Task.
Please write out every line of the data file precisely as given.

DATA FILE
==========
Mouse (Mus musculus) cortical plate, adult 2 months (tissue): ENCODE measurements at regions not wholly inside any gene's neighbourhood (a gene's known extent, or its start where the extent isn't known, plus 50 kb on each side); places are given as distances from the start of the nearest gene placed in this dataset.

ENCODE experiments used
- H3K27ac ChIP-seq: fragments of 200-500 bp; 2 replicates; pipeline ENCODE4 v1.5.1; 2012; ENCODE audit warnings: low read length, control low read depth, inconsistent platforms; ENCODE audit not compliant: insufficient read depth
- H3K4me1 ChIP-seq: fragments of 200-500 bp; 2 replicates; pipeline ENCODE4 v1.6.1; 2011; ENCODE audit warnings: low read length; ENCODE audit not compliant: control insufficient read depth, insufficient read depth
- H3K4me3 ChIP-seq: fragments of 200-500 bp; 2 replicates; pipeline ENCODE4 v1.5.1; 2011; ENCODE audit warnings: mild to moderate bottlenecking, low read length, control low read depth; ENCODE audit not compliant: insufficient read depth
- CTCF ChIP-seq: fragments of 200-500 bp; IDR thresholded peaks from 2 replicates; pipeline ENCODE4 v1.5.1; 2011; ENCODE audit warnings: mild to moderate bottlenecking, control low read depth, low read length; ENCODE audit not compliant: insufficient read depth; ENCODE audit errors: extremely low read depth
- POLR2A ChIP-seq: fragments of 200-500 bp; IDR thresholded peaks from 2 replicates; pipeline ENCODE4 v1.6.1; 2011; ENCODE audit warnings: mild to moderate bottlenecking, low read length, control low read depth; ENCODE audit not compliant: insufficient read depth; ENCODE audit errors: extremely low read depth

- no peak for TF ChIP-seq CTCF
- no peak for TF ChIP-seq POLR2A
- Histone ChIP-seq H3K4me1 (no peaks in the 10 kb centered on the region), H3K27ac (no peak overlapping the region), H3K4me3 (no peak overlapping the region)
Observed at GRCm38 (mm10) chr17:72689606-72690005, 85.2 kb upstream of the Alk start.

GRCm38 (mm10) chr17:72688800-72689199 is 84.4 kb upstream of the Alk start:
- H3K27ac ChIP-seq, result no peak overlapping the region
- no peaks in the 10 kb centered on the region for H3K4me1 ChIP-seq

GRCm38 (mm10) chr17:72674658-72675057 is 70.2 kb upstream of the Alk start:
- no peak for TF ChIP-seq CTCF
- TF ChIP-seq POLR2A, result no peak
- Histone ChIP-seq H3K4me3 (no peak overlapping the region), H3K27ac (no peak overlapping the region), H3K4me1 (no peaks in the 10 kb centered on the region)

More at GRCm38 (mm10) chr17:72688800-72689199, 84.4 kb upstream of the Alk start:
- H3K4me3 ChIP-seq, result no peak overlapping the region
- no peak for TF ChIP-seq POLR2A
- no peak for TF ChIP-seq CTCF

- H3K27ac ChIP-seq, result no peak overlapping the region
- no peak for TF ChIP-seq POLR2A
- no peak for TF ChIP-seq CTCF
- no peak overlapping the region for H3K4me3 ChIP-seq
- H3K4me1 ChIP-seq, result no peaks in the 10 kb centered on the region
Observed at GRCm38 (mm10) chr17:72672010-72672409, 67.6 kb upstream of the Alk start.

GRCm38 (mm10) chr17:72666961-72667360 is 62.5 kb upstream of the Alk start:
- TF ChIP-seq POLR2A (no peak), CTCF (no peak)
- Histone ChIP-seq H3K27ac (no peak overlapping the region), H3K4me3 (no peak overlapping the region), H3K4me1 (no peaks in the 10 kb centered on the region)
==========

Mouse (Mus musculus) cortical plate, adult 2 months (tissue): ENCODE measurements at regions not wholly inside any gene's neighbourhood (a gene's known extent, or its start where the extent isn't known, plus 50 kb on each side); places are given as distances from the start of the nearest gene placed in this dataset.

ENCODE experiments used
- H3K27ac ChIP-seq: fragments of 200-500 bp; 2 replicates; pipeline ENCODE4 v1.5.1; 2012; ENCODE audit warnings: low read length, control low read depth, inconsistent platforms; ENCODE audit not compliant: insufficient read depth
- H3K4me1 ChIP-seq: fragments of 200-500 bp; 2 replicates; pipeline ENCODE4 v1.6.1; 2011; ENCODE audit warnings: low read length; ENCODE audit not compliant: control insufficient read depth, insufficient read depth
- H3K4me3 ChIP-seq: fragments of 200-500 bp; 2 replicates; pipeline ENCODE4 v1.5.1; 2011; ENCODE audit warnings: mild to moderate bottlenecking, low read length, control low read depth; ENCODE audit not compliant: insufficient read depth
- CTCF ChIP-seq: fragments of 200-500 bp; IDR thresholded peaks from 2 replicates; pipeline ENCODE4 v1.5.1; 2011; ENCODE audit warnings: mild to moderate bottlenecking, control low read depth, low read length; ENCODE audit not compliant: insufficient read depth; ENCODE audit errors: extremely low read depth
- POLR2A ChIP-seq: fragments of 200-500 bp; IDR thresholded peaks from 2 replicates; pipeline ENCODE4 v1.6.1; 2011; ENCODE audit warnings: mild to moderate bottlenecking, low read length, control low read depth; ENCODE audit not compliant: insufficient read depth; ENCODE audit errors: extremely low read depth

- no peak for TF ChIP-seq CTCF
- no peak for TF ChIP-seq POLR2A
- Histone ChIP-seq H3K4me1 (no peaks in the 10 kb centered on the region), H3K27ac (no peak overlapping the region), H3K4me3 (no peak overlapping the region)
Observed at GRCm38 (mm10) chr17:72689606-72690005, 85.2 kb upstream of the Alk start.

GRCm38 (mm10) chr17:72688800-72689199 is 84.4 kb upstream of the Alk start:
- H3K27ac ChIP-seq, result no peak overlapping the region
- no peaks in the 10 kb centered on the region for H3K4me1 ChIP-seq

GRCm38 (mm10) chr17:72674658-72675057 is 70.2 kb upstream of the Alk start:
- no peak for TF ChIP-seq CTCF
- TF ChIP-seq POLR2A, result no peak
- Histone ChIP-seq H3K4me3 (no peak overlapping the region), H3K27ac (no peak overlapping the region), H3K4me1 (no peaks in the 10 kb centered on the region)

More at GRCm38 (mm10) chr17:72688800-72689199, 84.4 kb upstream of the Alk start:
- H3K4me3 ChIP-seq, result no peak overlapping the region
- no peak for TF ChIP-seq POLR2A
- no peak for TF ChIP-seq CTCF

- H3K27ac ChIP-seq, result no peak overlapping the region
- no peak for TF ChIP-seq POLR2A
- no peak for TF ChIP-seq CTCF
- no peak overlapping the region for H3K4me3 ChIP-seq
- H3K4me1 ChIP-seq, result no peaks in the 10 kb centered on the region
Observed at GRCm38 (mm10) chr17:72672010-72672409, 67.6 kb upstream of the Alk start.

GRCm38 (mm10) chr17:72666961-72667360 is 62.5 kb upstream of the Alk start:
- TF ChIP-seq POLR2A (no peak), CTCF (no peak)
- Histone ChIP-seq H3K27ac (no peak overlapping the region), H3K4me3 (no peak overlapping the region), H3K4me1 (no peaks in the 10 kb centered on the region)